This year, we changed our travel plans by choosing a route for the journey that took us through the United States. In past, we have traveled to the Canadian maritime provinces using an all-Canada route.  This year's route allowed us to change the scenery and allowed me the opportunity to visit the Baseball Hall of Fame in Cooperstown, New York, achieving a tick mark on my 'bucket' list.

Typically, we have driven for two long days to arrive at our maritime destination but now, since both Ellen and I are retired and can take the time, we slowed down and allowed ourselves four or five shorter days of travel by car. This year, the route we selected took us from our starting point in Ontario through New York state, Massachusetts, New Hampshire, Maine, back into Canada through New Brunswick and finally Nova Scotia.

On the second night of our trip, we stayed in Lexington, Massachusetts. I noticed on our drive there that many of the names of the towns we passed were connected in some way to Ellen's ancestors, her roots running deep in the New England states. At our hotel that night I used our iPad with the RootsMagic database app along with the Google maps application to locate the cemetery in North Andover, Massachusetts where Ellen's 7X great grandfather, Edmond Faulkner, is buried.

Using the location information, I programmed my GPS unit to direct us the next morning to about where the cemetery ought to be. So there we were, at the start of our third day on the road, standing in the Old North Parish Burying Ground.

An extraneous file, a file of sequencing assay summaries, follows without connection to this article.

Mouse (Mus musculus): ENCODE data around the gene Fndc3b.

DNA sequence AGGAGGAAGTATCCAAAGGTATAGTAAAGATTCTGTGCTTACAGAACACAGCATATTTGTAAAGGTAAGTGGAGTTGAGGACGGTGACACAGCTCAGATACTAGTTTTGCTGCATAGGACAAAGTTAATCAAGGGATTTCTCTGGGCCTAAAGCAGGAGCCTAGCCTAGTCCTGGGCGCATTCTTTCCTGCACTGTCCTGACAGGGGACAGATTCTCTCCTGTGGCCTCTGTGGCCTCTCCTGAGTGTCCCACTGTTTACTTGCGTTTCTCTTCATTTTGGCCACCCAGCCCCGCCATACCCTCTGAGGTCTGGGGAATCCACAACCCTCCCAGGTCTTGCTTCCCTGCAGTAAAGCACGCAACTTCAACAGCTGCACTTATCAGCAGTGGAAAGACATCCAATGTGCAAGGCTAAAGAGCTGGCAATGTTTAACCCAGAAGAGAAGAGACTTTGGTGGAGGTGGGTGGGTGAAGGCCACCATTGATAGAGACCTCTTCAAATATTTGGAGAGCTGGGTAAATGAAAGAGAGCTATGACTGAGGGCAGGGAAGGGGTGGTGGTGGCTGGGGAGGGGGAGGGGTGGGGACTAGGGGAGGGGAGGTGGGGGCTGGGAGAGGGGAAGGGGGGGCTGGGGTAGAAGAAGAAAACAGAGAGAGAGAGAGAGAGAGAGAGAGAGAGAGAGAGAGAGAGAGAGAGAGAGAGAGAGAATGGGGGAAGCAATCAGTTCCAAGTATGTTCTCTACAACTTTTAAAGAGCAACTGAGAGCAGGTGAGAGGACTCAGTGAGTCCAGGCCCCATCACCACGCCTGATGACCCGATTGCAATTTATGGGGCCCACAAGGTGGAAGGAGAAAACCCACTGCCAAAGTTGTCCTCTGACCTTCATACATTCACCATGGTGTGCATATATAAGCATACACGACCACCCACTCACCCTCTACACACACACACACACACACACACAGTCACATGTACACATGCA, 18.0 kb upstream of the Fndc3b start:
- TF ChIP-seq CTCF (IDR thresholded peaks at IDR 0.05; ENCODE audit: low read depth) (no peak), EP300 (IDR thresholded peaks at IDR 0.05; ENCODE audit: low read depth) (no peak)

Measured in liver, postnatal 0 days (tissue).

There was only one way to find the grave of Edmond Faulkner - walk the cemetery, checking the headstone inscriptions as we went. Fortunately, this cemetery is not too large and within about ten or fifteen minutes, I found the gravestone for Edmond. 

Edmond Faulkner died in 1687. The headstone that now marks his grave was erected in 1905, I'm assuming as a replacement for a thinner, likely weather faded stone that was originally in place. The current gravestone is thick and heavy, bearing a bronze plaque that reads (my transcription):

To The Memory Of
Who was born in Kingsclear, England.
He came to America and settled 
in Andover.
He was one of the founders of the
first church in Andover in 1645.
Died January 18, 1687.
Erected by descendants of the
seventh generation.
In 1905 (this latter date is chiseled into the stone below the bronze plaque).

I still don't know the names of my 7X great grandparents but Ellen is more fortunate. Here she is at the grave of her 7X great grandfather Edmond Faulkner.